NYU starts associate's degree program at New York state prison with Ford Foundation grant

Associated Press

New York University has enrolled 36 inmates in English classes at Wallkill Correctional Facility in the Hudson Valley.

Their first courses are "Literary Analysis and the Politics of Interpretation" and "Critical Perspectives on Justice through Creative Writing." They take one or the other.

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Backed by a $500,000 Ford Foundation grant, NYU's new program began this semester and can lead to an associate's degree.

According to the university, credits earned at the medium-security prison in liberal arts, or future introductory courses from its professional schools, can apply later in continuing studies at NYU or can transfer to other colleges.

"By expanding access to a university education to incarcerated students, the NYU Prison Education Program aims to help redress inequities that result from the fact that the United States incarcerates more people than any other nation in the world — over 2 million — the great majority of whom are poor, African-American and Latino," said Nikhil Pal Singh, professor in NYU's Department of Social and Cultural Analysis and faculty director of the program.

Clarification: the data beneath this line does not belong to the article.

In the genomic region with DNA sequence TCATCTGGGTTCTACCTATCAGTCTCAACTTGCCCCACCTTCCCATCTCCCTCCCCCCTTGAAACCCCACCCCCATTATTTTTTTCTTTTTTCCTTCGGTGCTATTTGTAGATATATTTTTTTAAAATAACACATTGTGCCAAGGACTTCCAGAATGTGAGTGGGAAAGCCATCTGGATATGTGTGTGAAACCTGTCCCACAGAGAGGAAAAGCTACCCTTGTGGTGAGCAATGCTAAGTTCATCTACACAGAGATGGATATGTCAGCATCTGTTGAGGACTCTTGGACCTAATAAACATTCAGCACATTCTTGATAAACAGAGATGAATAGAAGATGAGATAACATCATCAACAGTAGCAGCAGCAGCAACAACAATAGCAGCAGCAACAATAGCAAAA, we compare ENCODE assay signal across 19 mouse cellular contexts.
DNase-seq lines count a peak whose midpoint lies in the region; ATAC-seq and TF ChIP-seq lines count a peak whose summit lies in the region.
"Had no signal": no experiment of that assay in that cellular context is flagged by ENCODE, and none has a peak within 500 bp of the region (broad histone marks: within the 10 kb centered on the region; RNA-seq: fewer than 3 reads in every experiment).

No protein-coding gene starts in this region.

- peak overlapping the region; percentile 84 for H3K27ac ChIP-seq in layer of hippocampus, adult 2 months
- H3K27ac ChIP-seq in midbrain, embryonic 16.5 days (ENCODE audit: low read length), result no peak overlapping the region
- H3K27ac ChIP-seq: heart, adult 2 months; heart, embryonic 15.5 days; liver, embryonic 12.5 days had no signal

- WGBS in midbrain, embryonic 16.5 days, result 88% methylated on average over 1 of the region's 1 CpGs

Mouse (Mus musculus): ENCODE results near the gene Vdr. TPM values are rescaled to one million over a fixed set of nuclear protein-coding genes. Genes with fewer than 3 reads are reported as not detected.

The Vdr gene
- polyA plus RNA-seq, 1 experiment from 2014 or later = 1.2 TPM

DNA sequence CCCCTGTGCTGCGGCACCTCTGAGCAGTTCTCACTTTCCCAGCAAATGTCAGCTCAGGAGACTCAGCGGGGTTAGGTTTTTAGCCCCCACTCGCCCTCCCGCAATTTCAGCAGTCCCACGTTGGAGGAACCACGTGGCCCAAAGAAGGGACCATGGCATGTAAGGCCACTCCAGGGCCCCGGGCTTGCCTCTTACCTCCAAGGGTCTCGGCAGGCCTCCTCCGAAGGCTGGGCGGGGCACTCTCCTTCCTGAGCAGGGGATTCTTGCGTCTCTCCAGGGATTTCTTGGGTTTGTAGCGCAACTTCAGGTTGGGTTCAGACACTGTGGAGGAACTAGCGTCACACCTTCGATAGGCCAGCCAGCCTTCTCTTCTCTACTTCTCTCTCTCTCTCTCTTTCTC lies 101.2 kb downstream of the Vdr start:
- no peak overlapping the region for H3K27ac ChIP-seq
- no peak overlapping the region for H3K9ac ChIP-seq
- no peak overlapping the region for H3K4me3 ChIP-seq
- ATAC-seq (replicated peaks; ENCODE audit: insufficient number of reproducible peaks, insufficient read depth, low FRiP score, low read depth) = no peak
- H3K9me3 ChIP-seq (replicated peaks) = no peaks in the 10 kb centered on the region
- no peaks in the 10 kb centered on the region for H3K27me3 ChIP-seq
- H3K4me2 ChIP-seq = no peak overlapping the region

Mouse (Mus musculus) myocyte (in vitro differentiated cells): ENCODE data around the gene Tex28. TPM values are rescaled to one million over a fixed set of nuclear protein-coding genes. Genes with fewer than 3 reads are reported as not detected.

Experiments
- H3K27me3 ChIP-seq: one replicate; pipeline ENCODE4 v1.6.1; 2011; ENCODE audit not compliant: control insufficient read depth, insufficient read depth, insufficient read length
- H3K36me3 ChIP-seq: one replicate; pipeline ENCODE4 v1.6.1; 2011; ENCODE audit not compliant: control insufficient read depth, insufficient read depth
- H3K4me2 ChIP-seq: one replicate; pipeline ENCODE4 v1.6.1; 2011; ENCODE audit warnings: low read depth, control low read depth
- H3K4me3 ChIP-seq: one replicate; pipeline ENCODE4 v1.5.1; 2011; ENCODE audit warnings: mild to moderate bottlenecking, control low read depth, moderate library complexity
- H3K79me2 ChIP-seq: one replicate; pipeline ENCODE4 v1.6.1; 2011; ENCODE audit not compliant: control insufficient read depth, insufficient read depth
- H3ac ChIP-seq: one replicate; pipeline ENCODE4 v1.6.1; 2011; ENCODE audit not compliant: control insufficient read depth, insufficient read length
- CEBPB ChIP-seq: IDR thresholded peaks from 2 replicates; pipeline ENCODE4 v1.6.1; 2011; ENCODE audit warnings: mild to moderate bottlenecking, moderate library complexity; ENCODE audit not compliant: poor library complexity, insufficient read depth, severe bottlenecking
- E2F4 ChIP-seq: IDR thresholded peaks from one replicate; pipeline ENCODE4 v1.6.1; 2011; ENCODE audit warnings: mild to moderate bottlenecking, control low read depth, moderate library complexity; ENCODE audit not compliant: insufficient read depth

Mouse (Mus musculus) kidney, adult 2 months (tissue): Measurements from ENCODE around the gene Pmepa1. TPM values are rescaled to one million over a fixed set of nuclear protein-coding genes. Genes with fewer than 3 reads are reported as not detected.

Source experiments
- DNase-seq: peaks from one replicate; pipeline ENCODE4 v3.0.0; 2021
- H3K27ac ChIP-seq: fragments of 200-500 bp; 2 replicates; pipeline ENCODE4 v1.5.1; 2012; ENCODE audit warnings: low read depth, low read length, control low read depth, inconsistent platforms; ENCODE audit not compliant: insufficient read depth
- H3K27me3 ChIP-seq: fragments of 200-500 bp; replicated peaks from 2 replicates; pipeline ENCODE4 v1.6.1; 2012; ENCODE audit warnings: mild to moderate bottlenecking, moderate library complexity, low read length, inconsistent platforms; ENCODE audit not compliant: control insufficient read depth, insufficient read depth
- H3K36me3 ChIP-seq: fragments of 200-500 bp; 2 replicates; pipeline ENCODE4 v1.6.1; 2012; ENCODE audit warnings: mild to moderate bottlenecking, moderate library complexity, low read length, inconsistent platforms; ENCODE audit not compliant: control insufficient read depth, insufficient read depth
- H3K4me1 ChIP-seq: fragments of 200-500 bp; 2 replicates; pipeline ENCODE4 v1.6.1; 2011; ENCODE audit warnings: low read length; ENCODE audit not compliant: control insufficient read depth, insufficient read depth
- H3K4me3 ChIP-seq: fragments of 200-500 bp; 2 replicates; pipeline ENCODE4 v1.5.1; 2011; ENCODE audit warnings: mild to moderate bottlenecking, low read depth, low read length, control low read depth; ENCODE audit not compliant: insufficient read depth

Douglas Wood, program officer at the Ford Foundation, said supporting quality higher education in prisons helps break the intergenerational cycle of poverty.

New York operates 54 prisons that hold almost 53,000 inmates, down from the historic high of 71,538 in 1999. That decline came partly from sentencing changes in Gov. Nelson Rockefeller-era drug laws that allowed treatment and diversion programs for some drug crimes.

Gov. Andrew Cuomo last year proposed funding college programs at 10 prisons, saying it would cut recidivism and crime and ultimately save money. He dropped it because of legislators' opposition to spending state money for prisoners when other families are struggling to pay for education.

The state corrections department partners with two dozen colleges, including Cornell and Bard, to offer privately funded degree programs at 21 prisons. From 2006 through 2013, they awarded 324 certificates, 566 associate's degrees, 236 bachelor's degrees and 103 master's degrees.